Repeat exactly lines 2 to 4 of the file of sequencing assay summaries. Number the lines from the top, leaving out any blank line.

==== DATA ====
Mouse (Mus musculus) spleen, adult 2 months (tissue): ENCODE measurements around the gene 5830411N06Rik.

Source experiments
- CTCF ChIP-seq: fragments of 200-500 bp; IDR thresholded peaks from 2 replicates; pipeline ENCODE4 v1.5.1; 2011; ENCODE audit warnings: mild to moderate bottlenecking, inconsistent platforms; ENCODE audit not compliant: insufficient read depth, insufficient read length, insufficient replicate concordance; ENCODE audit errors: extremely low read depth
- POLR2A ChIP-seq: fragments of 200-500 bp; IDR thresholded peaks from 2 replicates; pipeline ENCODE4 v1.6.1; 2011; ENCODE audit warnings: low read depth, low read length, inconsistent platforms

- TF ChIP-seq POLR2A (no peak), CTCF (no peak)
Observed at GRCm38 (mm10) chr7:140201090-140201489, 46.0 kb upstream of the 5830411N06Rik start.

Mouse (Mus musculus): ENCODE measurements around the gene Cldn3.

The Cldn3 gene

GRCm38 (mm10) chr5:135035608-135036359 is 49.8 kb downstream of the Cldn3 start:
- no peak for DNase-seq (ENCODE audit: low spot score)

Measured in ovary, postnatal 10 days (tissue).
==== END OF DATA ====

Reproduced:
Source experiments
- CTCF ChIP-seq: fragments of 200-500 bp; IDR thresholded peaks from 2 replicates; pipeline ENCODE4 v1.5.1; 2011; ENCODE audit warnings: mild to moderate bottlenecking, inconsistent platforms; ENCODE audit not compliant: insufficient read depth, insufficient read length, insufficient replicate concordance; ENCODE audit errors: extremely low read depth
- POLR2A ChIP-seq: fragments of 200-500 bp; IDR thresholded peaks from 2 replicates; pipeline ENCODE4 v1.6.1; 2011; ENCODE audit warnings: low read depth, low read length, inconsistent platforms